DY6 might only have listed last week, but it already has a drilling program underway to test for heavy rare earths and niobium at its flagship Machinga project in Malawi.

To date, the company has drilled seven reverse circulation holes totalling 840m out of the planned 5,000m combined RC and diamond drilling program, with the diamond rig due to be mobilised to site by the middle of July.

Machinga is just 40km east-southeast of Lindian Resources’ Kangankunde project, described as one of biggest rare earth projects outside China.

Previous exploration at Machinga has already proved that niobium and heavy REEs such as dysprosium (Dy) are present with trenching in 2010 yielding a result of 15m grading 0.45% total rare earth oxides (TREO) and 0.75% niobium oxide (Nb2O5) including 5m at 0.54% TREO and 1.34% Nb2O5.

DY6 Metals’ (ASX:DY6) drilling is designed to follow up on historical drilling in 2010 that returned assays such as 11m at 1% TREO (including 330ppm Dy) from a down-hole depth of 12m and 5m at 1.5% TREO from 26m.

It has also completed a 200m by 50m soil sampling program over and to the north of known mineralisation at the Machinga North prospect to delineate extensions of mineralisation for follow-up drill testing.

Samples from the soil sampling have been despatched to ALS laboratories in Johannesburg for preparatory work prior to full suite analysis in Perth while drill samples will be sent to Perth for analysis.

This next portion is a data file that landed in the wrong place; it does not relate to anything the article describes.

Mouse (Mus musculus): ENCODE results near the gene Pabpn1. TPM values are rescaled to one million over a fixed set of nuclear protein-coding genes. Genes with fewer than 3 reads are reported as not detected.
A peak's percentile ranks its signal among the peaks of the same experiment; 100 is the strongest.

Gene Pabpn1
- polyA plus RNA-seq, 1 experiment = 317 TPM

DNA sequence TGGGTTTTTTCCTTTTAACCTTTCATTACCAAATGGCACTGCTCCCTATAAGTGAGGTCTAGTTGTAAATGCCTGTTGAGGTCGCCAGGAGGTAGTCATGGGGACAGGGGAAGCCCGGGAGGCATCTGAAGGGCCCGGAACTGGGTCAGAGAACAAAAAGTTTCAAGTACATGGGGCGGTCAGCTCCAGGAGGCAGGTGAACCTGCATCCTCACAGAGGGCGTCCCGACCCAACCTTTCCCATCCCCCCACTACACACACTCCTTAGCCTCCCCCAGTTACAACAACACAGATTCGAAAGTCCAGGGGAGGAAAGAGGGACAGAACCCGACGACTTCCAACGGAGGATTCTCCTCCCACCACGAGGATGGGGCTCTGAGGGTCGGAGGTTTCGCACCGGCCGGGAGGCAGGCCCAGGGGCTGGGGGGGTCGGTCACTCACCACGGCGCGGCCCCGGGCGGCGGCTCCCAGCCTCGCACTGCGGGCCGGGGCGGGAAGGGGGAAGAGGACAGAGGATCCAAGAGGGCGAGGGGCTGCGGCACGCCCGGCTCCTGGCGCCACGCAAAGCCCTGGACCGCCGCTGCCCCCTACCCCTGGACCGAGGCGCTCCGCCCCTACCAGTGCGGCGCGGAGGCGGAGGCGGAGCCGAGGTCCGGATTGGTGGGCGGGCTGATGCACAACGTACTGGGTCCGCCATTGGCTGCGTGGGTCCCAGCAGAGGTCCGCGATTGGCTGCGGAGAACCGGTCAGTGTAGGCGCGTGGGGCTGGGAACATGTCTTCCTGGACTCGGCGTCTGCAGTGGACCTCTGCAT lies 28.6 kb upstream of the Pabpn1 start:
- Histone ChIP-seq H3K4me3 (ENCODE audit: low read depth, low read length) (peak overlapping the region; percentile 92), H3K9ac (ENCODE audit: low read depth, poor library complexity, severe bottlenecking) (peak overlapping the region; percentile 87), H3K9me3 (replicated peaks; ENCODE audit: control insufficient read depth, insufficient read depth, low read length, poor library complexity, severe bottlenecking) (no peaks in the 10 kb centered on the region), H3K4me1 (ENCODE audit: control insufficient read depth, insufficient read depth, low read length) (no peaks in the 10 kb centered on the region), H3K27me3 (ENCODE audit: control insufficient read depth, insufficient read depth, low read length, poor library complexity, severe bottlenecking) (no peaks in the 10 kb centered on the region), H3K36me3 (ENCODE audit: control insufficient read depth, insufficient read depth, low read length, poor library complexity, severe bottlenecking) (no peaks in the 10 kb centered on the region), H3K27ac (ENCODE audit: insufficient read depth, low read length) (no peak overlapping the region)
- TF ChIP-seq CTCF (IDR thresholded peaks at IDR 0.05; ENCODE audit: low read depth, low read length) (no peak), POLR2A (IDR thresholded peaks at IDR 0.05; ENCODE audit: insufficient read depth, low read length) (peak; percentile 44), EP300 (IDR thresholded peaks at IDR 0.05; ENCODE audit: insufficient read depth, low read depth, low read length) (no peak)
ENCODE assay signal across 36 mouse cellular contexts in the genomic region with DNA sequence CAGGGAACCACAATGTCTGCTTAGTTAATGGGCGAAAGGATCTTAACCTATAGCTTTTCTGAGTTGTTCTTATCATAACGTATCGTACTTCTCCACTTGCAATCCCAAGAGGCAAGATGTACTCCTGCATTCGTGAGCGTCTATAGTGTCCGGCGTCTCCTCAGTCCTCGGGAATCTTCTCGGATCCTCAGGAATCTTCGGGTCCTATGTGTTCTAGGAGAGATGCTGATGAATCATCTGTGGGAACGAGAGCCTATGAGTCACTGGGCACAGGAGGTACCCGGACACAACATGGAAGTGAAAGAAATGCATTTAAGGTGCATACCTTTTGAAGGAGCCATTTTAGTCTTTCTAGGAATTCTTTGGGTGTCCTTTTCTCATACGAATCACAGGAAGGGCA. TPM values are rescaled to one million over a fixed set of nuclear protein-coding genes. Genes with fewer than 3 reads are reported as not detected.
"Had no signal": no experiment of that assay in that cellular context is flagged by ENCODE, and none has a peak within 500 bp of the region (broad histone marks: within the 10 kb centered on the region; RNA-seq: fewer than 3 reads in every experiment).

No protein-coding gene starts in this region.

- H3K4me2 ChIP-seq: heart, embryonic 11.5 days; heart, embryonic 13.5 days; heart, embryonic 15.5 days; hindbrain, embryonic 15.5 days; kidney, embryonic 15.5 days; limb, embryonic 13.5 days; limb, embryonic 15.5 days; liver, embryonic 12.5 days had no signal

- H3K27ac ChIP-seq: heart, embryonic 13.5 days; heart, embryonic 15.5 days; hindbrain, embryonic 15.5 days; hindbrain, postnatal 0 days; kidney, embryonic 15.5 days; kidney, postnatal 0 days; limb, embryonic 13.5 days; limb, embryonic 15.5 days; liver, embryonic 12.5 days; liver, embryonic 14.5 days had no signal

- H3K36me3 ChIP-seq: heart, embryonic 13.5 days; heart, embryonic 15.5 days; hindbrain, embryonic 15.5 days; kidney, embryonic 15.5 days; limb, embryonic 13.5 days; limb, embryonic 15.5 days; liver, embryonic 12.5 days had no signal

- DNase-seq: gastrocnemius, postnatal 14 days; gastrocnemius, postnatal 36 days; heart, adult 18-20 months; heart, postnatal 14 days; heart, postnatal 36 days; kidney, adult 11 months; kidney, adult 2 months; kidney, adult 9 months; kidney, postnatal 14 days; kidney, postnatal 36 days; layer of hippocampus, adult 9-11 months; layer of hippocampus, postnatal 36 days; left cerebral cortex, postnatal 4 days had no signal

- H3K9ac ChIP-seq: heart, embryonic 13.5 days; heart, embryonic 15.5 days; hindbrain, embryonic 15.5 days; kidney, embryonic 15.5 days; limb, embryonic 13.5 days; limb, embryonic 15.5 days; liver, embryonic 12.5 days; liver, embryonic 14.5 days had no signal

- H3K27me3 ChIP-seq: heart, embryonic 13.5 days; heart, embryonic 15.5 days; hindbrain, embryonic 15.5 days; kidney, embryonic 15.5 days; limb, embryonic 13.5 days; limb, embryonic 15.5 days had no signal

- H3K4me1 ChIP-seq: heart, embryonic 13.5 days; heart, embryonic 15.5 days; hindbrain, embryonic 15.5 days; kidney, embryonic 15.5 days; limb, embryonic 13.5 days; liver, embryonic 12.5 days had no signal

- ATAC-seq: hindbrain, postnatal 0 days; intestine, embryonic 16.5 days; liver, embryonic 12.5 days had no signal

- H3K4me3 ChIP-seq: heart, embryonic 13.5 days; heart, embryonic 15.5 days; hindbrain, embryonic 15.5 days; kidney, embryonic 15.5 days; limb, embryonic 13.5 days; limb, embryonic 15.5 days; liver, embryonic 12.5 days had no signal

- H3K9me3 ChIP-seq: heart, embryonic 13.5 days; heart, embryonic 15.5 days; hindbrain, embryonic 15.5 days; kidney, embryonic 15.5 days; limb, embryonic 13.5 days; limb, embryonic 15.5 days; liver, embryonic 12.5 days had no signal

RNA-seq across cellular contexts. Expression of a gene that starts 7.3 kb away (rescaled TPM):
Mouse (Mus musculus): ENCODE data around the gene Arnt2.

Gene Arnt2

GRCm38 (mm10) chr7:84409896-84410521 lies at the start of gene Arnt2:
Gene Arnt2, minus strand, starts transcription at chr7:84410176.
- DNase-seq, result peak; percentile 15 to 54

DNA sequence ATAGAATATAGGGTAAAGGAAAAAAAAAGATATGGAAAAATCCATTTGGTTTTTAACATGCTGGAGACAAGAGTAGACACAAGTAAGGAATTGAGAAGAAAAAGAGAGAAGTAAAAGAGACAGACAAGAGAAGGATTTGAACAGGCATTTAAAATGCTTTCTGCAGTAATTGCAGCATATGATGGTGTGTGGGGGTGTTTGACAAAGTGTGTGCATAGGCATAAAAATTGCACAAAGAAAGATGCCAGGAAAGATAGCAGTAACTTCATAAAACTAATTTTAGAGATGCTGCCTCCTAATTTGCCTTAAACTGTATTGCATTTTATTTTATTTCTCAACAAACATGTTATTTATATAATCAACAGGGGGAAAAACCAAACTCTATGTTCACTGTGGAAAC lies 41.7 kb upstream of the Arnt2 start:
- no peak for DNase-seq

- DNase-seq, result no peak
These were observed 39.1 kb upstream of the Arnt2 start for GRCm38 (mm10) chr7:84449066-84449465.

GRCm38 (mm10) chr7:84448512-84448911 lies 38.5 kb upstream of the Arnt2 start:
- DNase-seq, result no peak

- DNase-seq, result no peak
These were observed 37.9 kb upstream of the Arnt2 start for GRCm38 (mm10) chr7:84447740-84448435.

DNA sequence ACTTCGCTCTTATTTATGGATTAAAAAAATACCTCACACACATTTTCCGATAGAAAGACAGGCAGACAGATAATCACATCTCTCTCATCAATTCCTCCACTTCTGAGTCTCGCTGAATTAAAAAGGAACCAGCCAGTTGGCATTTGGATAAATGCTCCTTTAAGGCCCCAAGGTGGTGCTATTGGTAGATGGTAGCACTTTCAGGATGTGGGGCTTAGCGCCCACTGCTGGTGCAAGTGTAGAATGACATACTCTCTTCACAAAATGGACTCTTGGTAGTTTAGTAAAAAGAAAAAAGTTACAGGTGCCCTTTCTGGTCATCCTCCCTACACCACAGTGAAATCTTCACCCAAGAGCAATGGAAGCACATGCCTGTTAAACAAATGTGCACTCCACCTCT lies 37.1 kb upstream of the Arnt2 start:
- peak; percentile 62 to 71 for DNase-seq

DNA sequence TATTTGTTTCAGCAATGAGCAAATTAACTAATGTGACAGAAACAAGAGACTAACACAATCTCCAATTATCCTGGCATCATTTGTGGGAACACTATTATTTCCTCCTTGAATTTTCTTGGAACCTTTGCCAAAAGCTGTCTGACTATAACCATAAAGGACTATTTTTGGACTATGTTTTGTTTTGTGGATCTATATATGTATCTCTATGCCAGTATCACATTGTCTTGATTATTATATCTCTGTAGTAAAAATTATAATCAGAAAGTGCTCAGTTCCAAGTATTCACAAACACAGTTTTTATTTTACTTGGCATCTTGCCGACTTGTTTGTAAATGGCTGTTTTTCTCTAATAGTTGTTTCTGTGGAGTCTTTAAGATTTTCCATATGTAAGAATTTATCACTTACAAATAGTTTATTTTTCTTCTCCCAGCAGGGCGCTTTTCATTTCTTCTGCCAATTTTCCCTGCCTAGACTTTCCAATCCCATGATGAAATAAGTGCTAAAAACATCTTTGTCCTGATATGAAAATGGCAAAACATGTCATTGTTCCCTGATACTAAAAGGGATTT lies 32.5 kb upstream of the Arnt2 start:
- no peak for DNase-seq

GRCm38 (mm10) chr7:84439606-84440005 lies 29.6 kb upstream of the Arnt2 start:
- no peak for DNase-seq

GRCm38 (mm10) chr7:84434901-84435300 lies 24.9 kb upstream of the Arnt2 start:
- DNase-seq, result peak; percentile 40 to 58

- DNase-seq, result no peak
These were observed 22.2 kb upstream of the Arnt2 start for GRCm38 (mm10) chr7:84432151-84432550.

Machinga project

Initial exploration at the Machinga project, which is within the Southern Malawi alkaline province that is known to host a range of light and heavy rare earth (HRE) projects, was carried out in the 1970s.

This identified the 7km long Machinga Main and 4km long Chinduzi radiometric targets that were subsequently tested by Globe Metals & Mining in 2010 with trenching and RC drilling.

Machinga Main is particularly intriguing as the anomaly is continuous along a strike for about 7km, indicating that potential to discover further eudialyte-hosted REE mineralisation may be significant.

Follow-up exploration may also be carried out at Lingoni prospect about 10km east of the Machinga North prospect.

Lingoni also contains radiometric anomalies that were explored using soil sampling and RC drilling with limited available data showing that radiometrics are an extremely robust tool for mapping potential mineralisation.




This article was developed in collaboration with DY6 Metals, a Stockhead advertiser at the time of publishing.


This article does not constitute financial product advice. You should consider obtaining independent advice before making any financial decisions.